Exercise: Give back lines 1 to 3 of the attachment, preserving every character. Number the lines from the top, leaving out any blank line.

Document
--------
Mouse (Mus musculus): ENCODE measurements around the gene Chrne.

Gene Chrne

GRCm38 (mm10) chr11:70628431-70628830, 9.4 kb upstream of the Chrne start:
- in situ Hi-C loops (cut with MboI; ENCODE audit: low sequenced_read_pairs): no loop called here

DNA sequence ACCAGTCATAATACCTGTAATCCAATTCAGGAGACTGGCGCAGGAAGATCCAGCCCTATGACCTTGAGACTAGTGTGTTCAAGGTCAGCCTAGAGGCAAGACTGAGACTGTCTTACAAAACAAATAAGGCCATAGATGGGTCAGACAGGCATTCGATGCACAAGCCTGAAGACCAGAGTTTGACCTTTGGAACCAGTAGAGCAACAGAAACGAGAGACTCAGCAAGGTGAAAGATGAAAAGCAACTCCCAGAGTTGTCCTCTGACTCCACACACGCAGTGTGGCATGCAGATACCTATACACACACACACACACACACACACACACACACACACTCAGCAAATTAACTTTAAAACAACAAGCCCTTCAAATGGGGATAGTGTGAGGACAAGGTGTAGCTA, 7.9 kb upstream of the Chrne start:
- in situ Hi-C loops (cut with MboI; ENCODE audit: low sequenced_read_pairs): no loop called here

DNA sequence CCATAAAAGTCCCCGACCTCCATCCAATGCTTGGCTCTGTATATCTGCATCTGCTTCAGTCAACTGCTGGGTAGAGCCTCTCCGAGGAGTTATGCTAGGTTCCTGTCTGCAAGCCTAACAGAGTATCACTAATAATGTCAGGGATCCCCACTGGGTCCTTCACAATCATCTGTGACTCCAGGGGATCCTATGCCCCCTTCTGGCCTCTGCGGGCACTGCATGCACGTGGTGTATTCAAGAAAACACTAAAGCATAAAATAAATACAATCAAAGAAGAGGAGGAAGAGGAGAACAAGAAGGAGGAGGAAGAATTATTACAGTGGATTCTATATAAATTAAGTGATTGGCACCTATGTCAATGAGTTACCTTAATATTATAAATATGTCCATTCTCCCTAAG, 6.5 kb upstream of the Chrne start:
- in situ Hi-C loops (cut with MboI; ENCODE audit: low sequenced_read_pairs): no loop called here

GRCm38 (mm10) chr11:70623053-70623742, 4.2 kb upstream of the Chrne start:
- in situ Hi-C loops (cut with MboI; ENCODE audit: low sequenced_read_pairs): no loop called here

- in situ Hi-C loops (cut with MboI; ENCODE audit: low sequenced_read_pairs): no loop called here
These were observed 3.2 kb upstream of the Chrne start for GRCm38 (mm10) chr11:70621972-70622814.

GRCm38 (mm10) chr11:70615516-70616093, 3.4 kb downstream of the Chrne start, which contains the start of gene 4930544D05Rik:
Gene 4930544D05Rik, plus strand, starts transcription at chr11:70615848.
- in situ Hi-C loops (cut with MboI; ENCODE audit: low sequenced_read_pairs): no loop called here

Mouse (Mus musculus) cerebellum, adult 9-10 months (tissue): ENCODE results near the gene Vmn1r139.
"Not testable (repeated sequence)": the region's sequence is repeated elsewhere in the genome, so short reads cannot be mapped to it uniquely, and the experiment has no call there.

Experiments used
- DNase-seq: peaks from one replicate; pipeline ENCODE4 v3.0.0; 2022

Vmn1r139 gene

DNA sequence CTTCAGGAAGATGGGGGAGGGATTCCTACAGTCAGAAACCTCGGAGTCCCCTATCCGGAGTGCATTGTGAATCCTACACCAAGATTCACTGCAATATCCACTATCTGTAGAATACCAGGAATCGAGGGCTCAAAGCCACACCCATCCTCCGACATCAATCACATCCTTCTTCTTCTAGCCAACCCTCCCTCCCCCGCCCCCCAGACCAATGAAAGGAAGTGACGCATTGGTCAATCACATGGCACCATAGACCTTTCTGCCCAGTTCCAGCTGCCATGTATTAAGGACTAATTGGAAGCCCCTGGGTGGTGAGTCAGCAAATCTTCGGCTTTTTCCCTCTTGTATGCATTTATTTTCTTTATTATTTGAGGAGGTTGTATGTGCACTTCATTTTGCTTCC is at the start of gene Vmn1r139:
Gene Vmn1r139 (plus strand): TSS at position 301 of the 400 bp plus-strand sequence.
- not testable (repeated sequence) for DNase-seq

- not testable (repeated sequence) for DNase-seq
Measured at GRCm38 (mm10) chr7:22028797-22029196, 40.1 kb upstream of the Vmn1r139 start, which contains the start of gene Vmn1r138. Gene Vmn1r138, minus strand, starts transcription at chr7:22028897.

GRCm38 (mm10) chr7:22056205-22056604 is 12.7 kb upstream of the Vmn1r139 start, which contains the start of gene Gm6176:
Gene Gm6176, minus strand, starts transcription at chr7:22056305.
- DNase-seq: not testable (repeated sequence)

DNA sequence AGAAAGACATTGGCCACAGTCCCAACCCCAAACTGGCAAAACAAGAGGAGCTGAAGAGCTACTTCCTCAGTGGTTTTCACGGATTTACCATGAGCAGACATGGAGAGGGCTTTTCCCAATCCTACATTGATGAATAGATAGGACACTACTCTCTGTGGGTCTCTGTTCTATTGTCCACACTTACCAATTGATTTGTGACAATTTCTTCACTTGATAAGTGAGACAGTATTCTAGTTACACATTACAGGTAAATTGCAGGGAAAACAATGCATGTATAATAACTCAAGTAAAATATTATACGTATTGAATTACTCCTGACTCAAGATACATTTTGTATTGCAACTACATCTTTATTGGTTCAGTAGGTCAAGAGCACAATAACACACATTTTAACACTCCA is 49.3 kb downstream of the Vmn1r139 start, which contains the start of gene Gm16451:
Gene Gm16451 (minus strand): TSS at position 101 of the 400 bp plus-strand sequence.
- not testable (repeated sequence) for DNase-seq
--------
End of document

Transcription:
Mouse (Mus musculus): ENCODE measurements around the gene Chrne.

Gene Chrne

GRCm38 (mm10) chr11:70628431-70628830, 9.4 kb upstream of the Chrne start: